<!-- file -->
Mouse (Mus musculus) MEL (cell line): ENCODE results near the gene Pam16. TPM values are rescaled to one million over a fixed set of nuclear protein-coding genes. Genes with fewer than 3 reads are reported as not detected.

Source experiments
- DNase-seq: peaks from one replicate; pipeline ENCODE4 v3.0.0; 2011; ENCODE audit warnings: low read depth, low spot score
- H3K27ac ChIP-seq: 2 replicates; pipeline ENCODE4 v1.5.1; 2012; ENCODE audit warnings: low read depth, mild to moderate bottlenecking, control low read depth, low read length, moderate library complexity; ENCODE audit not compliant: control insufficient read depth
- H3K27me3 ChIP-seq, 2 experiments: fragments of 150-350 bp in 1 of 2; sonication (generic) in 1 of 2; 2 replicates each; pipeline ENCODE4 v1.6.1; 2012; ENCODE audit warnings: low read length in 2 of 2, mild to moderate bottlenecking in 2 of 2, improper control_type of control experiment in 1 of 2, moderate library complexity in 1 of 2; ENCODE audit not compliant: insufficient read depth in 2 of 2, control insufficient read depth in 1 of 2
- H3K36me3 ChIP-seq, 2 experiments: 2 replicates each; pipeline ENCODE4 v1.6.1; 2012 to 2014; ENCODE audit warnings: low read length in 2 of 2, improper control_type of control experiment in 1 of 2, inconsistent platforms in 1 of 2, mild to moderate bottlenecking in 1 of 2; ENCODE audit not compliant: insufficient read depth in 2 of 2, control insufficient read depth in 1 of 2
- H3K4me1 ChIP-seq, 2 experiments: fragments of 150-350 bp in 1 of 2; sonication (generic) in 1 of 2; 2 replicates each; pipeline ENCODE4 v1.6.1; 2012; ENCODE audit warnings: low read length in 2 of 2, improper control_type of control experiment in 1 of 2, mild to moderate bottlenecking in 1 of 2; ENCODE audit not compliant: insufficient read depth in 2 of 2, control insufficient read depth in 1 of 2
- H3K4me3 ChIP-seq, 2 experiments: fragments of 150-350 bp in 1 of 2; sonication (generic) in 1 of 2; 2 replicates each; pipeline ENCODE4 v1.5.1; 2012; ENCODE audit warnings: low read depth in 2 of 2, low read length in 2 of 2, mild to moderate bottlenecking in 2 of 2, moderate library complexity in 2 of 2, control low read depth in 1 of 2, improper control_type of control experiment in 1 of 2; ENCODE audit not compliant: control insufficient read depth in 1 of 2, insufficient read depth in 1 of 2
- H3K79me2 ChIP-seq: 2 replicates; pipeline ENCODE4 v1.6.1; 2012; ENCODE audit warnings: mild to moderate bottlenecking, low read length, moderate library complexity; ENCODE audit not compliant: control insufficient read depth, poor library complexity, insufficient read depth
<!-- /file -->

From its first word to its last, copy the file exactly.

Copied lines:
Mouse (Mus musculus) MEL (cell line): ENCODE results near the gene Pam16. TPM values are rescaled to one million over a fixed set of nuclear protein-coding genes. Genes with fewer than 3 reads are reported as not detected.

Source experiments
- DNase-seq: peaks from one replicate; pipeline ENCODE4 v3.0.0; 2011; ENCODE audit warnings: low read depth, low spot score
- H3K27ac ChIP-seq: 2 replicates; pipeline ENCODE4 v1.5.1; 2012; ENCODE audit warnings: low read depth, mild to moderate bottlenecking, control low read depth, low read length, moderate library complexity; ENCODE audit not compliant: control insufficient read depth
- H3K27me3 ChIP-seq, 2 experiments: fragments of 150-350 bp in 1 of 2; sonication (generic) in 1 of 2; 2 replicates each; pipeline ENCODE4 v1.6.1; 2012; ENCODE audit warnings: low read length in 2 of 2, mild to moderate bottlenecking in 2 of 2, improper control_type of control experiment in 1 of 2, moderate library complexity in 1 of 2; ENCODE audit not compliant: insufficient read depth in 2 of 2, control insufficient read depth in 1 of 2
- H3K36me3 ChIP-seq, 2 experiments: 2 replicates each; pipeline ENCODE4 v1.6.1; 2012 to 2014; ENCODE audit warnings: low read length in 2 of 2, improper control_type of control experiment in 1 of 2, inconsistent platforms in 1 of 2, mild to moderate bottlenecking in 1 of 2; ENCODE audit not compliant: insufficient read depth in 2 of 2, control insufficient read depth in 1 of 2
- H3K4me1 ChIP-seq, 2 experiments: fragments of 150-350 bp in 1 of 2; sonication (generic) in 1 of 2; 2 replicates each; pipeline ENCODE4 v1.6.1; 2012; ENCODE audit warnings: low read length in 2 of 2, improper control_type of control experiment in 1 of 2, mild to moderate bottlenecking in 1 of 2; ENCODE audit not compliant: insufficient read depth in 2 of 2, control insufficient read depth in 1 of 2
- H3K4me3 ChIP-seq, 2 experiments: fragments of 150-350 bp in 1 of 2; sonication (generic) in 1 of 2; 2 replicates each; pipeline ENCODE4 v1.5.1; 2012; ENCODE audit warnings: low read depth in 2 of 2, low read length in 2 of 2, mild to moderate bottlenecking in 2 of 2, moderate library complexity in 2 of 2, control low read depth in 1 of 2, improper control_type of control experiment in 1 of 2; ENCODE audit not compliant: control insufficient read depth in 1 of 2, insufficient read depth in 1 of 2
- H3K79me2 ChIP-seq: 2 replicates; pipeline ENCODE4 v1.6.1; 2012; ENCODE audit warnings: mild to moderate bottlenecking, low read length, moderate library complexity; ENCODE audit not compliant: control insufficient read depth, poor library complexity, insufficient read depth